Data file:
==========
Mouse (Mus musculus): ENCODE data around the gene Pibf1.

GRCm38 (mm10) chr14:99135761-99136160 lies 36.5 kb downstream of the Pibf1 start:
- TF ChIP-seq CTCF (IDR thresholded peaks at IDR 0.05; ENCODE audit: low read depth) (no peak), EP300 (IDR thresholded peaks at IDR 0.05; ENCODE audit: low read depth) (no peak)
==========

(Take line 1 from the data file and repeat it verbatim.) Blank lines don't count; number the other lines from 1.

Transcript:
Mouse (Mus musculus): ENCODE data around the gene Pibf1.